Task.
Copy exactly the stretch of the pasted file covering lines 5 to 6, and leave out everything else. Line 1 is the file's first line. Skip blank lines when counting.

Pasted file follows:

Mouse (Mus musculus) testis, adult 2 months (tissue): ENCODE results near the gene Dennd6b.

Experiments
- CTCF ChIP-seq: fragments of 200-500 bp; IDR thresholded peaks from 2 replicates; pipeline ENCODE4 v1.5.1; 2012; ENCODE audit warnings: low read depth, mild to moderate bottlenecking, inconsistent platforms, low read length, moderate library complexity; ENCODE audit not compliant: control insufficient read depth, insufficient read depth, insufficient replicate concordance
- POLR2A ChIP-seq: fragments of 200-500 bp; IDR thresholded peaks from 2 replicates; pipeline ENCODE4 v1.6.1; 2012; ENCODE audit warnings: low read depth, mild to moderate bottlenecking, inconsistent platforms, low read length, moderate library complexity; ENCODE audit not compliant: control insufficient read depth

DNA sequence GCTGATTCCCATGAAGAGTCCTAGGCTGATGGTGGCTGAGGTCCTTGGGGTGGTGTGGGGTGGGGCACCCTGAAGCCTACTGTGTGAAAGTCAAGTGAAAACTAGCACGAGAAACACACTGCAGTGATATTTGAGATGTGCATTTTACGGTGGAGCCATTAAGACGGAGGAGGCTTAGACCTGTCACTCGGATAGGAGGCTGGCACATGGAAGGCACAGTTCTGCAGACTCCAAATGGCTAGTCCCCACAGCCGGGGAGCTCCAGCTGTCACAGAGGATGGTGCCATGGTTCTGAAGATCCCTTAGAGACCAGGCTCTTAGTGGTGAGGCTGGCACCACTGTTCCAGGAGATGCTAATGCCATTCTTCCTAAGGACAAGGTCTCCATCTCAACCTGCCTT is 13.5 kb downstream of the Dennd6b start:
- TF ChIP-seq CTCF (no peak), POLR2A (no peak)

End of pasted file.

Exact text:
DNA sequence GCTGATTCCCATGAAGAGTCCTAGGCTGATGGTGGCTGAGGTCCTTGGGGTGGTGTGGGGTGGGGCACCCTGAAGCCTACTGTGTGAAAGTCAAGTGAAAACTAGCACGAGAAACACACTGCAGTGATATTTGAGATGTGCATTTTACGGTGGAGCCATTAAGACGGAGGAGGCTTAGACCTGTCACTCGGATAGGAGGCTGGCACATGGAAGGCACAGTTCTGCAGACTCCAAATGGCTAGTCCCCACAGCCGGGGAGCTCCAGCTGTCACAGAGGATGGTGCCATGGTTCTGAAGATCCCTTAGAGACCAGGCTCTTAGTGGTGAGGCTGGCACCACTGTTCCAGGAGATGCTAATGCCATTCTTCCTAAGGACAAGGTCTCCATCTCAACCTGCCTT is 13.5 kb downstream of the Dennd6b start:
- TF ChIP-seq CTCF (no peak), POLR2A (no peak)